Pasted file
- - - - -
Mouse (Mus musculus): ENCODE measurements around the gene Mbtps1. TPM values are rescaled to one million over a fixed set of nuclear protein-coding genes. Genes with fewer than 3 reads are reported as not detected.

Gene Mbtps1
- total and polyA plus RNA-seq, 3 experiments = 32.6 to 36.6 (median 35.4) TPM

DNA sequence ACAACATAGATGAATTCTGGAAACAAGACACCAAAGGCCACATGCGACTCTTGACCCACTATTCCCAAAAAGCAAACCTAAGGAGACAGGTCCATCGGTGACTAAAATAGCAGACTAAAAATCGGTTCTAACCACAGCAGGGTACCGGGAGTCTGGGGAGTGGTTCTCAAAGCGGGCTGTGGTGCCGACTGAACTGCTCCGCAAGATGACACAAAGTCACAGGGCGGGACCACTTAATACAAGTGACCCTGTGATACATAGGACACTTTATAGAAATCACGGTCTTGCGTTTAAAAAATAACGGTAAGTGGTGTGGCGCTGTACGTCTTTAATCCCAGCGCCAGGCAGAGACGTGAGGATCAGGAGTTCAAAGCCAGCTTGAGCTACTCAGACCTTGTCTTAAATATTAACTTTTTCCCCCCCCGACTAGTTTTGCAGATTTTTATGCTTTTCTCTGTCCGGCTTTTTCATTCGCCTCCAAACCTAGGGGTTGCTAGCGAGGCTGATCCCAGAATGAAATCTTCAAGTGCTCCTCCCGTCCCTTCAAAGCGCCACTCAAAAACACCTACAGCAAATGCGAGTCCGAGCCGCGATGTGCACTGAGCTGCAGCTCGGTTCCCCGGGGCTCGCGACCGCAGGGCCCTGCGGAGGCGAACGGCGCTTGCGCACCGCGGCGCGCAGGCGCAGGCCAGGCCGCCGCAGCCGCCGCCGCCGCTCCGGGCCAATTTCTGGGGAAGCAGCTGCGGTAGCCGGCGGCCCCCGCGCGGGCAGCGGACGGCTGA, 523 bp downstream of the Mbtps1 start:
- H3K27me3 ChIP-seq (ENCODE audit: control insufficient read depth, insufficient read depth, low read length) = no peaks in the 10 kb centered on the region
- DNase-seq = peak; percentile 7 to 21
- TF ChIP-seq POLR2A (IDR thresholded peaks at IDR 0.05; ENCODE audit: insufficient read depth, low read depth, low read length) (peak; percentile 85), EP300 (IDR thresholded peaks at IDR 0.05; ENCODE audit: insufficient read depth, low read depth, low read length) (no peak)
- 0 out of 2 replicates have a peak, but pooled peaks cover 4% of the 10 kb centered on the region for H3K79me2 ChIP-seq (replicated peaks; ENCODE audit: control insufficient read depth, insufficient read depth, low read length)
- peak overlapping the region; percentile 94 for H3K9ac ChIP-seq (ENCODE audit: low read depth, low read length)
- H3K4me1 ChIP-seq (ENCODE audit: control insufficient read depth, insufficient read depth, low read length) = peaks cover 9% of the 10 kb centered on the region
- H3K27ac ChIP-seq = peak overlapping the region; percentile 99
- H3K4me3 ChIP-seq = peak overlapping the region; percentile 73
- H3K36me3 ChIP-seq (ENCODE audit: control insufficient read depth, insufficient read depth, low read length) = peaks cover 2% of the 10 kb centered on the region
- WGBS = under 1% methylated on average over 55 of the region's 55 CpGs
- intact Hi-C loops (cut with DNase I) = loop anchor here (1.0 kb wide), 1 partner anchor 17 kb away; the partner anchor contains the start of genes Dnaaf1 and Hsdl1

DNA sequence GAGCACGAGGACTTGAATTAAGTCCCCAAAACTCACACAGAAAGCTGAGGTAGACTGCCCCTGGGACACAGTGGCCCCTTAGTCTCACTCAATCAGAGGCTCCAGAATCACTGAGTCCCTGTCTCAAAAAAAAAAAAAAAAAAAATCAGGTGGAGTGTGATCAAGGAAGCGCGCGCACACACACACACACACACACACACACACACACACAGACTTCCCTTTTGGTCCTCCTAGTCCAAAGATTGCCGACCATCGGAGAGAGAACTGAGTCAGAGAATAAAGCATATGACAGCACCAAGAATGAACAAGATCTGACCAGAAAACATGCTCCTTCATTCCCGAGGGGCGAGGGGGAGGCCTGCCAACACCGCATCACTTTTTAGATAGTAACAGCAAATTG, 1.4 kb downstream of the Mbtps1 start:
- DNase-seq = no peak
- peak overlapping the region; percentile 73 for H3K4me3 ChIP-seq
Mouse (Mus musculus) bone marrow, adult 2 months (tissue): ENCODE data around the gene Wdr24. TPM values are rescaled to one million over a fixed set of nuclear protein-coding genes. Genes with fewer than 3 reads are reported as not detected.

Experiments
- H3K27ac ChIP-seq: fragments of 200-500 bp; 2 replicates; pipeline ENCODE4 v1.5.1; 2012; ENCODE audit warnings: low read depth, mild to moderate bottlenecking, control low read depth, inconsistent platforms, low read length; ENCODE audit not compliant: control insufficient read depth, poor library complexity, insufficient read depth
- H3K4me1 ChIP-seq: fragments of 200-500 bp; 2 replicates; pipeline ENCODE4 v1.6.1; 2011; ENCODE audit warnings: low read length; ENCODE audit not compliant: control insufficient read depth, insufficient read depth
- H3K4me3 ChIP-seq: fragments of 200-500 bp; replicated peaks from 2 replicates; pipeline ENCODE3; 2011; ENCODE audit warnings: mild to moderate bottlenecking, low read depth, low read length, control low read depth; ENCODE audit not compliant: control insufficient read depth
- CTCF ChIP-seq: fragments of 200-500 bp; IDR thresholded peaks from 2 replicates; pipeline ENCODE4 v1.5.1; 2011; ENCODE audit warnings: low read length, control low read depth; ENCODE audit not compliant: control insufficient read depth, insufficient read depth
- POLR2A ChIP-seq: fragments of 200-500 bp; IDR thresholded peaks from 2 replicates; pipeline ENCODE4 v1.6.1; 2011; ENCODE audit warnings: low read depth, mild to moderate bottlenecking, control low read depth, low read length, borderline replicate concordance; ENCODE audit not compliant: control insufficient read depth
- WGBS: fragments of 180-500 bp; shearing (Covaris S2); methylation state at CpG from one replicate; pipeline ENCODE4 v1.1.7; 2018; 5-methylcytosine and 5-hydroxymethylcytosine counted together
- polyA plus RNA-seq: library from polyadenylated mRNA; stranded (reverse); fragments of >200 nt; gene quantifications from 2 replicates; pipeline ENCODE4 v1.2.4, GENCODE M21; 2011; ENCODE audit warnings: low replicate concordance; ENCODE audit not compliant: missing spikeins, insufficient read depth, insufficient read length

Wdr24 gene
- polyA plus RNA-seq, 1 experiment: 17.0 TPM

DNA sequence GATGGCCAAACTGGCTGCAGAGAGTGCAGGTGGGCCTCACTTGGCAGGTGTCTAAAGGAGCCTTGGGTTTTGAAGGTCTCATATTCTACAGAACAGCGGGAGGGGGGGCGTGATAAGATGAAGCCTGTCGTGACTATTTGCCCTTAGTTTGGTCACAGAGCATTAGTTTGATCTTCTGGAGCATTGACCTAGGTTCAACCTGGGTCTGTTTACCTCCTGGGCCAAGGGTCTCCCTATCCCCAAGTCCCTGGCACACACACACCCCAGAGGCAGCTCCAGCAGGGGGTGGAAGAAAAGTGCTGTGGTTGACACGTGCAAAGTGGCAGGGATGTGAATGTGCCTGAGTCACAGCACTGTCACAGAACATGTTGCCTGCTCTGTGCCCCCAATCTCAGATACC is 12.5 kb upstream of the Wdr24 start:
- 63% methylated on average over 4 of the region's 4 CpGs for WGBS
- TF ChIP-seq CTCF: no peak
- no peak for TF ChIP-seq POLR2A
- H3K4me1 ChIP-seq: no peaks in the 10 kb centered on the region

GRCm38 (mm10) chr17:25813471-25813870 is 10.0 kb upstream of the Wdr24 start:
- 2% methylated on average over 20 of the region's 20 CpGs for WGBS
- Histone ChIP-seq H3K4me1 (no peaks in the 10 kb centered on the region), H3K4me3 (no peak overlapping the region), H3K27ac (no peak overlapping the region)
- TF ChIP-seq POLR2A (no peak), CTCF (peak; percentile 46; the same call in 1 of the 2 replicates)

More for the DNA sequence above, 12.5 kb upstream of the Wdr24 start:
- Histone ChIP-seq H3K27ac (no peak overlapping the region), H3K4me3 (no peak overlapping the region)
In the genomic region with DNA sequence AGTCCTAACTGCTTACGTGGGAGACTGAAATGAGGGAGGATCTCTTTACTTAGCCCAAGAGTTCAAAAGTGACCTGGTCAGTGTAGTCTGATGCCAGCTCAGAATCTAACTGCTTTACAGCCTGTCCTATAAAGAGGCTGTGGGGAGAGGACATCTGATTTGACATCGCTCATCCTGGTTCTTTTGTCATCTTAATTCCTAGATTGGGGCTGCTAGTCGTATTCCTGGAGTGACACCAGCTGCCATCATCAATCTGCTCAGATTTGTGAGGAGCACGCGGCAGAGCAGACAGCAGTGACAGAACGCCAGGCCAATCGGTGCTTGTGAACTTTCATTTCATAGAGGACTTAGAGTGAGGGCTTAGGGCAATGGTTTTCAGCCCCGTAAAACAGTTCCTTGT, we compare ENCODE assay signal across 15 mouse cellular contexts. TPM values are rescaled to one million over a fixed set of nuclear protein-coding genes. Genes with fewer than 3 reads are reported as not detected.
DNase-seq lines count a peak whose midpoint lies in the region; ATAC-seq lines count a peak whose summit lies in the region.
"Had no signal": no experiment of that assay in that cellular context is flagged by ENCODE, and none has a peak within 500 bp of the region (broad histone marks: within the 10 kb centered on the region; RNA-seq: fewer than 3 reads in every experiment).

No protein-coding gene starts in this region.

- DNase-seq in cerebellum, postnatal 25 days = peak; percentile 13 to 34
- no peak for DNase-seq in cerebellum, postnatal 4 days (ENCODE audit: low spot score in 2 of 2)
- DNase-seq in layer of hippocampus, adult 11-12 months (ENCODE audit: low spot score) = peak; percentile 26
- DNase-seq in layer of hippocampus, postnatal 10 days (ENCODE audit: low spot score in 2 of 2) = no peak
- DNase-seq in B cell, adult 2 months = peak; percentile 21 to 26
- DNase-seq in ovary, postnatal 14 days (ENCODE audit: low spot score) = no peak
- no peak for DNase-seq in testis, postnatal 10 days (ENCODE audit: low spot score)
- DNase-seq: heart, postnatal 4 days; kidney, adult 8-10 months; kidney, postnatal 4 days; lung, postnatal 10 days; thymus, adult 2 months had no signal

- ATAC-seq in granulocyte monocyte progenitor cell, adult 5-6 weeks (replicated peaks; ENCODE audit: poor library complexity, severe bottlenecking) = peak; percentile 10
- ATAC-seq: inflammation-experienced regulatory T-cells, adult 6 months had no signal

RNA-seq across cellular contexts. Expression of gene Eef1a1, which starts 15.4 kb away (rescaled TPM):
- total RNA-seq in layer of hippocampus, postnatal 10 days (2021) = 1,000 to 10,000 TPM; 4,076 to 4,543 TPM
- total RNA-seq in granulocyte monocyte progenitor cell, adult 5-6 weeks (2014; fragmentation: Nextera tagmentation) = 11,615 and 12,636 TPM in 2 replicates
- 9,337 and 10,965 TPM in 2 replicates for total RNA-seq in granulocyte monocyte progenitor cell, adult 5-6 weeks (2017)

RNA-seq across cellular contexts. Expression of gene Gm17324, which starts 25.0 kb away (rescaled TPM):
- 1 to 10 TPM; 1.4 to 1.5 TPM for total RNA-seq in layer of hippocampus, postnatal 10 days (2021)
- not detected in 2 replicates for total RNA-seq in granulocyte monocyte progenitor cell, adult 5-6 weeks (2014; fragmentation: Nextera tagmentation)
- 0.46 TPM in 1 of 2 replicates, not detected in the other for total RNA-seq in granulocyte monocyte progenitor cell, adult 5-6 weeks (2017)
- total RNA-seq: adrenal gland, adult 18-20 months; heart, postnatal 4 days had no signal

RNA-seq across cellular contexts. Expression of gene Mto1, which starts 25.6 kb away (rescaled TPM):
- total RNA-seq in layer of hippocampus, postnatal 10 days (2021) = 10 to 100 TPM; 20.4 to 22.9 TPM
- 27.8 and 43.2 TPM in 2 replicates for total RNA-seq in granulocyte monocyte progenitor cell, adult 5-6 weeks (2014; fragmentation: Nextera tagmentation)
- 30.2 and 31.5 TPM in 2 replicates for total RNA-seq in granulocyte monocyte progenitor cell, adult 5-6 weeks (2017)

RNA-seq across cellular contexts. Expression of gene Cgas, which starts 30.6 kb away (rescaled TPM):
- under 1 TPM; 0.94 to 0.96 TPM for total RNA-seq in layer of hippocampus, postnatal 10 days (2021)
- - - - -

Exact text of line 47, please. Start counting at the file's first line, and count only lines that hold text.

- DNase-seq in layer of hippocampus, adult 11-12 months (ENCODE audit: low spot score) = peak; percentile 26